Mondayne stuff

It’s Monday night and I’m undulating like a stadium-ful of spectators doing The Wave, except they’re horizontal and I’m vertical, scrabbling to stay in a massage chair doing its best to hurl me to the floor.

I find the button on the remote marked “deep tissue rollers”–it’s highlighted with the only giant red LED on the remote, probably to signal extreme danger–and flick it off. Instantly, my pedicurist gives me a stern look and switches it back on. My sudden urge to spend an hour pampering myself has granted this woman permission to dip my feet in scalding pink wax, attack my heels with pumice, nip and tuck and grind and slap and tickle things half to death…and apparently pummel my spine.

This isn’t the way I remember pedicures, but it certainly spices up an already varied week.

Continue reading Mondayne stuff

Yeah. Glassland. We’re like that.

Friend of mine, out running in her neighborhood, was attacked by a pair of pitbulls. Or rather, they attacked her dog, a huge, fierce-looking beast who runs with her and may be the world’s largest pussycat.

The pitbulls grabbed her dog by the neck; she threw herself over the dog as a human shield, screaming. Six cars slammed to a stop and the drivers, all strangers, leapt to the rescue. They drove off the pitbulls and quite possibly saved the lives of the dog AND my friend.

She told me this a few hours later, shaking as the reaction set in. “Six cars stopped to help. SIX. Six cars,” she kept saying.

“Same thing happened to me in New York, in a dog park, and NOBODY came. They all just watched. Six cars. Six.”

Yeah. We’re like that here. Continue reading Yeah. Glassland. We’re like that.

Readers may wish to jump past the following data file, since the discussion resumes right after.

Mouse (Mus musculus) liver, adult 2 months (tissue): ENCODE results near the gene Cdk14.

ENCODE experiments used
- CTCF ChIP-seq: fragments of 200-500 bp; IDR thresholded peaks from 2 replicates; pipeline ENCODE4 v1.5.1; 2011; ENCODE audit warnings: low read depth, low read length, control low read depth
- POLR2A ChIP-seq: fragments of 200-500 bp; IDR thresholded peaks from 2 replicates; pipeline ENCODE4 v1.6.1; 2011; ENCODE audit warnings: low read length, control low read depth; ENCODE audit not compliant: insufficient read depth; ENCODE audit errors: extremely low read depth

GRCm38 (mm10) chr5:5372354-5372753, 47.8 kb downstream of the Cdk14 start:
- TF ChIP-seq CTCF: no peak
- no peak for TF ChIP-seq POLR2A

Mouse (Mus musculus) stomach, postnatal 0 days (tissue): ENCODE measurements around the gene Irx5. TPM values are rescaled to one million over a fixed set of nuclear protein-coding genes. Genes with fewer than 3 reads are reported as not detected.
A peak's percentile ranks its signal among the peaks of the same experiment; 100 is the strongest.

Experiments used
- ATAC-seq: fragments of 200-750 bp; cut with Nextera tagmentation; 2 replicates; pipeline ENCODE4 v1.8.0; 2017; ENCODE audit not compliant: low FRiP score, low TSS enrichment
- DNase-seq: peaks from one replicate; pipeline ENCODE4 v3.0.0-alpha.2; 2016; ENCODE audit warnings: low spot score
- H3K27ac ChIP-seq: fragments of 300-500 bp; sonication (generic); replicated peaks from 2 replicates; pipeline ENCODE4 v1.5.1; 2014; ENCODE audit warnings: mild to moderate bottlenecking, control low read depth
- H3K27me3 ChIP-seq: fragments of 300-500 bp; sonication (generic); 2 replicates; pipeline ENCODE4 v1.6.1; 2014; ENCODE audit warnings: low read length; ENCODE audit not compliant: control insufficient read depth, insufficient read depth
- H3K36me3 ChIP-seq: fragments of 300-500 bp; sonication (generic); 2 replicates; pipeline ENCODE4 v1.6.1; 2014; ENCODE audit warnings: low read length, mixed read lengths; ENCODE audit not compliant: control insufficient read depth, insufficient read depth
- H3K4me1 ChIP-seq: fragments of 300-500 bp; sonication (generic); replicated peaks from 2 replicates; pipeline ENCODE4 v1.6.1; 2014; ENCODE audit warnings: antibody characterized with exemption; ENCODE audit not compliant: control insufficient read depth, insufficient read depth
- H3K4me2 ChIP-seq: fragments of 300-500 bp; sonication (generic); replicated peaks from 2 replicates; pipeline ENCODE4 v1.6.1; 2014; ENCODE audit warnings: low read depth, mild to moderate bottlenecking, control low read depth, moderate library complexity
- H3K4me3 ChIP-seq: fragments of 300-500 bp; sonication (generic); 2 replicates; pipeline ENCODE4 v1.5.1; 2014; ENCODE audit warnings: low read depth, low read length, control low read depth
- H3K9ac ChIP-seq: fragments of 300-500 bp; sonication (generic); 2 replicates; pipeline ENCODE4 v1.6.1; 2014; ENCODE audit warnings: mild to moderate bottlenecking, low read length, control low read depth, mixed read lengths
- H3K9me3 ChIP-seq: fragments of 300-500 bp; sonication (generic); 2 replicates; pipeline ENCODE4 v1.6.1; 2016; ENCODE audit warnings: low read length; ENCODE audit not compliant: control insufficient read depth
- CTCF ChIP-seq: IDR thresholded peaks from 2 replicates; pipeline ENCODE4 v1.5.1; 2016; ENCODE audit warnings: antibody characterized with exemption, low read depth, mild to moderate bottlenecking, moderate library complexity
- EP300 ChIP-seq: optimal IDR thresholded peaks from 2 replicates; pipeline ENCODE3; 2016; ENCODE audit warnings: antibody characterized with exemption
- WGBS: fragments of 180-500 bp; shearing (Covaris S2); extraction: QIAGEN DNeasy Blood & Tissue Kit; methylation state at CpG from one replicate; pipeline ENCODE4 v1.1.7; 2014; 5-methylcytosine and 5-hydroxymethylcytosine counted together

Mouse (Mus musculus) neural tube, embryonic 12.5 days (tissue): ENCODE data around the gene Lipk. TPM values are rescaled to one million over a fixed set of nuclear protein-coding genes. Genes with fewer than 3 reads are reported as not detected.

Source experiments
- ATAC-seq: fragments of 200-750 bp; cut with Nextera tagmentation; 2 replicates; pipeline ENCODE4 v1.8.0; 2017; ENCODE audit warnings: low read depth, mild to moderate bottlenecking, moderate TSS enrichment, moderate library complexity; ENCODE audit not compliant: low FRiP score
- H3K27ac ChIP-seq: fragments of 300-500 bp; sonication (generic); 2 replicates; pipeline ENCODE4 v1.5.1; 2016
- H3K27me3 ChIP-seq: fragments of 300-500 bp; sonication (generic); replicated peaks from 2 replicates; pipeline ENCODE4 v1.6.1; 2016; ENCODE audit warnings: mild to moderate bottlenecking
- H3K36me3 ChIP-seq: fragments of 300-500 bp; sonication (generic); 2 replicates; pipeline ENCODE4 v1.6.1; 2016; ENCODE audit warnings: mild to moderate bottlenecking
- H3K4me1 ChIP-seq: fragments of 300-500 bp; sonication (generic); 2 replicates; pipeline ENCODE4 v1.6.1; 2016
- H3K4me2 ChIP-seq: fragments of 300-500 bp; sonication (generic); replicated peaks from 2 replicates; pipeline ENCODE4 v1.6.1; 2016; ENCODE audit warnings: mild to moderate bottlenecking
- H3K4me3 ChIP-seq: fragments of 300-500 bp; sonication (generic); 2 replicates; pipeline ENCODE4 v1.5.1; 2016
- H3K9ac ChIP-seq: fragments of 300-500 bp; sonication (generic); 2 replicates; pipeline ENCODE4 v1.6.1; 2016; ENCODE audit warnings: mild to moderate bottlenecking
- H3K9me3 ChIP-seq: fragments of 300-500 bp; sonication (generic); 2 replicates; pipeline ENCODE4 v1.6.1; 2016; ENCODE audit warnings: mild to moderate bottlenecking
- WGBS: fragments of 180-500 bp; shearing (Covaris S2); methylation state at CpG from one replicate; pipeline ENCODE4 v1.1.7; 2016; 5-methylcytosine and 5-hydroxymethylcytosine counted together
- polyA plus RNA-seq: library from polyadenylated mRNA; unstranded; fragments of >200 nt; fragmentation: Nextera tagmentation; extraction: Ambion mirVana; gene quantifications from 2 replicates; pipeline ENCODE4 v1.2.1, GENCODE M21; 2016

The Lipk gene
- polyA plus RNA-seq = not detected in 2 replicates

Have a great (next) life, Dennis

My friend, buddy, co-president, rescuer, artist and just-all-’round good guy, Dennis McConnell, died Saturday afternoon. His family sent notice of his death in typical Dennis fashion:

The McConnell family wants to let you know that Dennis has received his halo on Saturday, July 28th, and is currently enjoying some wine and making glass up in heaven. Plans are underway for a memorial service in a couple of weeks in Vancouver, WA and another in Appleton, WI at the beginning of September, with more details to follow.

In lieu of flowers we recommend checking out the Leukemia and Lymphoma Society website for ways to help or signing up to be a stem cell donor

Thank you for all your love, support, prayers and good thoughts.

Sharon, Sean and Hailey

Continue reading Have a great (next) life, Dennis


The albino guy at the counter was nearly blind and almost deaf, so naturally the government put him in charge of answering the phone. They gave him a larger-than-life phone straight out of the Roaring 20s, sporting a big red light where the dial should be. Whenever someone called, the phone would emit a soft brrrrring and flash its light.

He couldn’t hear its ring and could barely see the light, so periodically he’d pick up the handset and shout “Hello, HELLO?” Nothing there of course, so he’d slam the handset back into its cradle, then pick up the whole phone, peering anxiously at the light. In the hour I watched him, the phone rang twice. Both times he missed.

Right about then I coined a word for such things: Bureaucrass.

A colleague at work bought a house that needs extensive renovations, so he spends nights and weekends tearing down, framing in, and dealing with contractors. A county inspector came out to review the wiring–which took about 5 minutes and a wave of his hand–but noted that some esoteric plumbing also needed inspection. My colleague, he said, must call the county and order yet another inspection.

He called, an appointment was made for today…and so today the very same inspector showed up, glanced at the plumbing and waved it off.

He also noted a couple of additional things that needed inspection. “Can YOU do that right now, so I don’t have to call again?” my colleague asked.